freedom

How Much Freedom Is Good for Kids?

Since we’ve established that kids need outdoor time for optimal sensory development, the next logical question is just how far from a parent’s protective gaze should little tykes be allowed to wander?

I’ll never forget when my son was about two, we were on a playground. My son disappeared inside a plastic tunnel, and with all the children scurrying everywhere, I lost track of him. My heart lurched as I frantically poked my head in the play house, the covered slide, and a maze of tunnels. At last I found him inside the orange one and breathed a big sigh of relief. I’m sure it was only a minute or two that I couldn’t locate him, but it felt like a hundred years.

Of course, I know this mini-parental panic is far from rare, and that we can’t keep our kids tethered to our sides for all time. It’s outside, through unstructured play, that kids can test their own limits, build social skills, and grow in myriad ways.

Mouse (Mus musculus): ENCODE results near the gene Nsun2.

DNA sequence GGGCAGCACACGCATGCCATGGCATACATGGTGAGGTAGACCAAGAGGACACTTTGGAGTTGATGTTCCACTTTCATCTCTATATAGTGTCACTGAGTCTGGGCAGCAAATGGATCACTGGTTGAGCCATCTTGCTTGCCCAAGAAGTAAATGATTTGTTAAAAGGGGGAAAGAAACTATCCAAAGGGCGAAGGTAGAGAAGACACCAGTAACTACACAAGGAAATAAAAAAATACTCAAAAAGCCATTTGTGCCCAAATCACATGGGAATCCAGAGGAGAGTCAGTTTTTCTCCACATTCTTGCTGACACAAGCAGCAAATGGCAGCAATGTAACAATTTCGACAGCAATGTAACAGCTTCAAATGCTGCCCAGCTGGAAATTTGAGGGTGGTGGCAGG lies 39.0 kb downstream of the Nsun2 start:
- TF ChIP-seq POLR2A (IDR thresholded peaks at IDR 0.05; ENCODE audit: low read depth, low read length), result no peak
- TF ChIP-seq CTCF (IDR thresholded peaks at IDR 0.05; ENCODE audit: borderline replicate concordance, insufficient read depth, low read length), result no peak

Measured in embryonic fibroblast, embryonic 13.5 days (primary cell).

Have you heard about Free Range Kids? These children are deliberately set free by their parents to walk to school by themselves or roam the neighborhood with a pack of other free-range young souls. I know a mom who was reported to Child Protective Services for letting her six-year-old son play on his own in the park right across the street from her house.

So how far will you let your child wander? How do you ensure that he’s still safe when away from your gaze? How do you foster a sense of freedom, exploration and self-confidence in the great outdoors? And how do you stay calm when you lose sight of your child on the playground?

Shana Burg